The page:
Other Matters
Southern Company and its subsidiaries are involved in various other matters being litigated, regulatory matters, and certain tax-related issues that could affect future earnings. In addition, Southern Company and its subsidiaries are subject to certain claims and legal actions arising in the ordinary course of business. The business activities of Southern Company’s subsidiaries are subject to extensive governmental regulation related to public health and the environment, such as regulation of air emissions and water discharges. Litigation over environmental issues and claims of various types, including property damage, personal injury, common law nuisance, and citizen enforcement of environmental requirements such as opacity and air and water quality standards, has increased generally throughout the U.S. In particular, personal injury and other claims for damages caused by alleged exposure to hazardous materials, and common law nuisance claims for injunctive relief and property damage allegedly caused by greenhouse gas and other emissions, have become more frequent. The ultimate outcome of such pending or potential litigation against Southern Company and its subsidiaries cannot be predicted at this time; however, for current proceedings not specifically reported herein or in Note 3 to the financial statements of Southern Company in Item 8 of the Form 10-K, management does not anticipate that the liabilities, if any, arising from such current proceedings would have a material adverse effect on Southern Company’s financial statements.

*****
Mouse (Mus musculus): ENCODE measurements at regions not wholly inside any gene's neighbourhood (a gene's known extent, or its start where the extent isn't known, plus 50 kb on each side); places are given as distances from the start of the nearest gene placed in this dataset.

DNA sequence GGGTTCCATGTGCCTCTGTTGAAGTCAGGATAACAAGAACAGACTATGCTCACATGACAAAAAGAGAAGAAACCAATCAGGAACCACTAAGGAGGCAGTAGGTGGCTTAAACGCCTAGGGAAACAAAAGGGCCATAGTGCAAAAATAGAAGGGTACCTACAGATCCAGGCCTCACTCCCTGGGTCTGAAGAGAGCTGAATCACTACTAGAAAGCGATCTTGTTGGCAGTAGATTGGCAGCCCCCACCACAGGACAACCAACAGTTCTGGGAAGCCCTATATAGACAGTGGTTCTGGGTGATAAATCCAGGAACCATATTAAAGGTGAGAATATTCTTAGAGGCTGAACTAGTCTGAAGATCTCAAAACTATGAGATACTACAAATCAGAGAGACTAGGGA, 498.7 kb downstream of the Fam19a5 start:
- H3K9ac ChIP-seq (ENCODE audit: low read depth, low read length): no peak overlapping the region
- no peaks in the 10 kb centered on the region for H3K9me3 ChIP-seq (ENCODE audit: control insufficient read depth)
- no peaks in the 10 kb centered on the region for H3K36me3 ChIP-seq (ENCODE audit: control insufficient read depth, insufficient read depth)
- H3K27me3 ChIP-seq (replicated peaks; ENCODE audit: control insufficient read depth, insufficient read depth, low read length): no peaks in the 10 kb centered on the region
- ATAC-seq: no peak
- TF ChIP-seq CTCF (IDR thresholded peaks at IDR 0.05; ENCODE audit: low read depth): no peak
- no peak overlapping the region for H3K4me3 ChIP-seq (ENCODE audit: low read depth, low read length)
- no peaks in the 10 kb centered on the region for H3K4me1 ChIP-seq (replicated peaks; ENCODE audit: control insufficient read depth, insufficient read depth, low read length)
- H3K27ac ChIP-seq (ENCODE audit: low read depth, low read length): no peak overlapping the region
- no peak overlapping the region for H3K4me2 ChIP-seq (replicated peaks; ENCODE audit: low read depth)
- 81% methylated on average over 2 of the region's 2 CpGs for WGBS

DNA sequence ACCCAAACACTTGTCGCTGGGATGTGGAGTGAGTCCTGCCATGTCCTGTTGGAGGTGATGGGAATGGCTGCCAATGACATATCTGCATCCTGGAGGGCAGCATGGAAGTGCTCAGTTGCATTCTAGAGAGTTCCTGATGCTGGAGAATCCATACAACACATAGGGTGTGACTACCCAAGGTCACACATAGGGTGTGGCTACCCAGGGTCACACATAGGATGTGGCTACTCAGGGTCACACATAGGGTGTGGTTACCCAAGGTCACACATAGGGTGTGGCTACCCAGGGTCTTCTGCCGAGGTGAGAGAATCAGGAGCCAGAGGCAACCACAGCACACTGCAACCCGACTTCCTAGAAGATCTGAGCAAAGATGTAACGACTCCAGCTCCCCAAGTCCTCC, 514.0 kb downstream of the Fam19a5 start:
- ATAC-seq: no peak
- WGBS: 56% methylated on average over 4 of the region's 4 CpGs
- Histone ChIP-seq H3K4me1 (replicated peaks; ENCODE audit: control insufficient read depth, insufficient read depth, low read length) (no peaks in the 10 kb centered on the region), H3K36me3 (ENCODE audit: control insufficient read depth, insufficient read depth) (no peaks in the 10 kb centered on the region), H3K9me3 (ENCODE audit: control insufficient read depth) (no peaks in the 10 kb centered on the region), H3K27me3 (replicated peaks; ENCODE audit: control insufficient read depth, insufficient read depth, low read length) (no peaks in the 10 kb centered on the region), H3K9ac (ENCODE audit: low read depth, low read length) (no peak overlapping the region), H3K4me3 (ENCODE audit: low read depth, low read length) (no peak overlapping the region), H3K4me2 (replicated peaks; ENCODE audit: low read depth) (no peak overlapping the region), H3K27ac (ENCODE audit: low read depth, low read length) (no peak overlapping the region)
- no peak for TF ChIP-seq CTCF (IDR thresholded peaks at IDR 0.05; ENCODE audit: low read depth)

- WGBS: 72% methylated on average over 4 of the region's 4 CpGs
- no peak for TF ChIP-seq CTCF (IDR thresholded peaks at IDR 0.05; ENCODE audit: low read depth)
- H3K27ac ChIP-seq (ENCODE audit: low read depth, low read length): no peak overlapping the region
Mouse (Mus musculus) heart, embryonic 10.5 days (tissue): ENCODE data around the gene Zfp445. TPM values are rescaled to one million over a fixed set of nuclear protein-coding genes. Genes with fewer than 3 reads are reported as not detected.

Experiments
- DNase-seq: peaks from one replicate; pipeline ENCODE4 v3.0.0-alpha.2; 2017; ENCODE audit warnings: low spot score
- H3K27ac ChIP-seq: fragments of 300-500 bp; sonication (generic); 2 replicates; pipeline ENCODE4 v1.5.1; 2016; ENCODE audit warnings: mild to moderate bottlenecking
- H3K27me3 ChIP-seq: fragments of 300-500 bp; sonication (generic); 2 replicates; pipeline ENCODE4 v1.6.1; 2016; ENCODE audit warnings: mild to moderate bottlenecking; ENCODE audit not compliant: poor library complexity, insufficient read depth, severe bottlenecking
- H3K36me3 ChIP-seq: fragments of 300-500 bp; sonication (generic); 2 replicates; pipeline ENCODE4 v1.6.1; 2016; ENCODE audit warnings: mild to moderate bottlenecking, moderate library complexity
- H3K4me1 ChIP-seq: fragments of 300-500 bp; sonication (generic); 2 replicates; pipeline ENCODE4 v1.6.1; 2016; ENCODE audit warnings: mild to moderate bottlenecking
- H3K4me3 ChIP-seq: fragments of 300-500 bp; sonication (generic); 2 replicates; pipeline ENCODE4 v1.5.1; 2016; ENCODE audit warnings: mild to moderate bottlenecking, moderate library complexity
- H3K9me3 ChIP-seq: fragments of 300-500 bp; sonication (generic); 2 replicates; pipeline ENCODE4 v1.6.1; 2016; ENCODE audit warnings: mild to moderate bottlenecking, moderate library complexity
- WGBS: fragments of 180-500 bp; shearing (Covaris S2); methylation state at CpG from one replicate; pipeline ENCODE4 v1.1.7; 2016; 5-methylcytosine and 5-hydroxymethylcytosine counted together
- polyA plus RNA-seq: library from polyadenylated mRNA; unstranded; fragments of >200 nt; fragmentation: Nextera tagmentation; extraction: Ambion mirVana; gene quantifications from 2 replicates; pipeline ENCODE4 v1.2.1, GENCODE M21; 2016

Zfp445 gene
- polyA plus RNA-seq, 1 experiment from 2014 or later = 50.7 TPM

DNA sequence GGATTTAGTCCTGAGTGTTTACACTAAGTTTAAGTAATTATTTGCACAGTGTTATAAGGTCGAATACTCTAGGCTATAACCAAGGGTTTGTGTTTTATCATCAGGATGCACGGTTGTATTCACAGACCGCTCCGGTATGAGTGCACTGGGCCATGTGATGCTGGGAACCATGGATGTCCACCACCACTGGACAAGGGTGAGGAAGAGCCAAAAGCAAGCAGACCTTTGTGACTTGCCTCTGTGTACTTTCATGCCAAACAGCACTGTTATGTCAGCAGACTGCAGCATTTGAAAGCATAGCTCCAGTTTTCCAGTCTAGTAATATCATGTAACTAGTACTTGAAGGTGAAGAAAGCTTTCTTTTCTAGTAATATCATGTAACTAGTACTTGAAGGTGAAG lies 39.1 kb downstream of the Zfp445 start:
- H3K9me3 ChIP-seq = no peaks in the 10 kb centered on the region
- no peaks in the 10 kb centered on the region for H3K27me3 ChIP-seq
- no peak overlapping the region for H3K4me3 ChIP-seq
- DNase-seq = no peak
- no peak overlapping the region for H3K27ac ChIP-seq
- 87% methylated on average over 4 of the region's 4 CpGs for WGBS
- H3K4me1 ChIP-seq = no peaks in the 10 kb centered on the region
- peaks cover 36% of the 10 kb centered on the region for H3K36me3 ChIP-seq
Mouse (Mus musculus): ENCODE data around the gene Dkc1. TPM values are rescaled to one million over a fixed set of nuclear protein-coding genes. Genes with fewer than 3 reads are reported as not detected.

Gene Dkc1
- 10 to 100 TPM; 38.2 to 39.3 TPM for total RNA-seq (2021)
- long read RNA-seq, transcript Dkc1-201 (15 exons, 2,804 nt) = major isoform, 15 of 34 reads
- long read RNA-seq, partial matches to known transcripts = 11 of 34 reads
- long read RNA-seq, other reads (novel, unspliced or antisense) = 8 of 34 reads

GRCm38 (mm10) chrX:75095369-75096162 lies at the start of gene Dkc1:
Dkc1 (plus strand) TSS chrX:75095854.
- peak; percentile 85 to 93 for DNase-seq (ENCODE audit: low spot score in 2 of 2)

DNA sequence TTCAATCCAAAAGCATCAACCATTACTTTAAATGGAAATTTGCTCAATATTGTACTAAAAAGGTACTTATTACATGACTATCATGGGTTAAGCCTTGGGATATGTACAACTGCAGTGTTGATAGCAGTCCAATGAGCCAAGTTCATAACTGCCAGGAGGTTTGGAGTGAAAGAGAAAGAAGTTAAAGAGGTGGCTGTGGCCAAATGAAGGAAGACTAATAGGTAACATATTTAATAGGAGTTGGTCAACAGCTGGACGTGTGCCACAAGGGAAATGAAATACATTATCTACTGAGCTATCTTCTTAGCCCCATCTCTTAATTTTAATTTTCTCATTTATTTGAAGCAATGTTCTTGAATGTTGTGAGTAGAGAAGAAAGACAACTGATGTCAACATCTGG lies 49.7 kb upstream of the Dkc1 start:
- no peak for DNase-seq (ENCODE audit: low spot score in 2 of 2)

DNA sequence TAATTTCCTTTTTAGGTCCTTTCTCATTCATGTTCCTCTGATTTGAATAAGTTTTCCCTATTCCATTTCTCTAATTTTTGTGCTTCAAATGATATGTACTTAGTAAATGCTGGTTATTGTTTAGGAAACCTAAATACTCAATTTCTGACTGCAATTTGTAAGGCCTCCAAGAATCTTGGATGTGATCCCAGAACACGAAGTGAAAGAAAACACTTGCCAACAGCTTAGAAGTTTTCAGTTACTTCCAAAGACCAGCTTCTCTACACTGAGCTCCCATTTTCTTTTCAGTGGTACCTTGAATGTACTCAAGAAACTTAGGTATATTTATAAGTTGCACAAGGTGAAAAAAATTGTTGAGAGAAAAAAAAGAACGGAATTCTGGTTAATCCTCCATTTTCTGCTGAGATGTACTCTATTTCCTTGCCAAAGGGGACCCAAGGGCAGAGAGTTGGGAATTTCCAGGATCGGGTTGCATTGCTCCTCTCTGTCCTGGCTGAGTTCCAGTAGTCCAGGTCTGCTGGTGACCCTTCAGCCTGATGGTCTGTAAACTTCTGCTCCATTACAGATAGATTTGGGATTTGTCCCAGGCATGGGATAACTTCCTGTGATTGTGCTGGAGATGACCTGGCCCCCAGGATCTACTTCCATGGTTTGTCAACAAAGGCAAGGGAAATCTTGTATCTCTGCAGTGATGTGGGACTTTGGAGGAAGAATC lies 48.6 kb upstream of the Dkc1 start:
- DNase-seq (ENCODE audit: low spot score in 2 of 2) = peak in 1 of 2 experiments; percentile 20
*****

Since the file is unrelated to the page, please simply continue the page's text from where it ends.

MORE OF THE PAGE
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THE SOUTHERN COMPANY AND SUBSIDIARY COMPANIES
MANAGEMENT’S DISCUSSION AND ANALYSIS OF
FINANCIAL CONDITION AND RESULTS OF OPERATIONS
See the Notes to the Condensed Financial Statements herein for discussion of various other contingencies, regulatory matters, and other matters being litigated which may affect future earnings potential.
ACCOUNTING POLICIES
Application of Critical Accounting Policies and Estimates
Southern Company prepares its consolidated financial statements in accordance with GAAP. Significant accounting policies are described in Note 1 to the financial statements of Southern Company in Item 8 of the Form 10-K. In the application of these policies, certain estimates are made that may have a material impact on Southern Company’s results of operations and related disclosures. Different assumptions and measurements could produce estimates that are significantly different from those recorded in the financial statements. See MANAGEMENT’S DISCUSSION AND ANALYSIS — ACCOUNTING POLICIES — “Application of Critical Accounting Policies and Estimates” of Southern Company in Item 7 of the Form 10-K for a complete discussion of Southern Company’s critical accounting policies and estimates related to Electric Utility Regulation, Contingent Obligations, Unbilled Revenues, and Pension and Other Postretirement Benefits.
FINANCIAL CONDITION AND LIQUIDITY
Overview